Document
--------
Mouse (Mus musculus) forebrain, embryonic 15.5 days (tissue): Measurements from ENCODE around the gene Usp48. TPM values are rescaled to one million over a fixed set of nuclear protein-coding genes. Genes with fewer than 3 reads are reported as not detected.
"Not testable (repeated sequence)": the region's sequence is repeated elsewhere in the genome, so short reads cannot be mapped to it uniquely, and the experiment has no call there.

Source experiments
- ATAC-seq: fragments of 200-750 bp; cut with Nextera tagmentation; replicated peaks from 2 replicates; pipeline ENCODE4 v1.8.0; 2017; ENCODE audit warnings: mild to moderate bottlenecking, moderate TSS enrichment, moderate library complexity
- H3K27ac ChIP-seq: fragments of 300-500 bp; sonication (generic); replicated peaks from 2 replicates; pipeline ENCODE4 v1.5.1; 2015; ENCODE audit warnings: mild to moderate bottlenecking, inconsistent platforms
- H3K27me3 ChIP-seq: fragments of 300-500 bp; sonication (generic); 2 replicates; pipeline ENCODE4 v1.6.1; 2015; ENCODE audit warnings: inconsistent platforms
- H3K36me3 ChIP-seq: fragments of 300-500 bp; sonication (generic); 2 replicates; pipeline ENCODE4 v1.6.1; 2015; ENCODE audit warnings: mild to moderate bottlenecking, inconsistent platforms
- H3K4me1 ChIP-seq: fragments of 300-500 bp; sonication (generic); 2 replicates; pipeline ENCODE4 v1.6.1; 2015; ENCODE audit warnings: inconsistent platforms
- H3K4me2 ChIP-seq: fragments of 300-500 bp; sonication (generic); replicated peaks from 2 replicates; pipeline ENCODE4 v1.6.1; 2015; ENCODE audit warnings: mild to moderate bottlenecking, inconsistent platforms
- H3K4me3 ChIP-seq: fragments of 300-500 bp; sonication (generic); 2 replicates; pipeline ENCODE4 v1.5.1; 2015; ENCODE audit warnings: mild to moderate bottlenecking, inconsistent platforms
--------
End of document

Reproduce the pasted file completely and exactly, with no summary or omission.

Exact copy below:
Mouse (Mus musculus) forebrain, embryonic 15.5 days (tissue): Measurements from ENCODE around the gene Usp48. TPM values are rescaled to one million over a fixed set of nuclear protein-coding genes. Genes with fewer than 3 reads are reported as not detected.
"Not testable (repeated sequence)": the region's sequence is repeated elsewhere in the genome, so short reads cannot be mapped to it uniquely, and the experiment has no call there.

Source experiments
- ATAC-seq: fragments of 200-750 bp; cut with Nextera tagmentation; replicated peaks from 2 replicates; pipeline ENCODE4 v1.8.0; 2017; ENCODE audit warnings: mild to moderate bottlenecking, moderate TSS enrichment, moderate library complexity
- H3K27ac ChIP-seq: fragments of 300-500 bp; sonication (generic); replicated peaks from 2 replicates; pipeline ENCODE4 v1.5.1; 2015; ENCODE audit warnings: mild to moderate bottlenecking, inconsistent platforms
- H3K27me3 ChIP-seq: fragments of 300-500 bp; sonication (generic); 2 replicates; pipeline ENCODE4 v1.6.1; 2015; ENCODE audit warnings: inconsistent platforms
- H3K36me3 ChIP-seq: fragments of 300-500 bp; sonication (generic); 2 replicates; pipeline ENCODE4 v1.6.1; 2015; ENCODE audit warnings: mild to moderate bottlenecking, inconsistent platforms
- H3K4me1 ChIP-seq: fragments of 300-500 bp; sonication (generic); 2 replicates; pipeline ENCODE4 v1.6.1; 2015; ENCODE audit warnings: inconsistent platforms
- H3K4me2 ChIP-seq: fragments of 300-500 bp; sonication (generic); replicated peaks from 2 replicates; pipeline ENCODE4 v1.6.1; 2015; ENCODE audit warnings: mild to moderate bottlenecking, inconsistent platforms
- H3K4me3 ChIP-seq: fragments of 300-500 bp; sonication (generic); 2 replicates; pipeline ENCODE4 v1.5.1; 2015; ENCODE audit warnings: mild to moderate bottlenecking, inconsistent platforms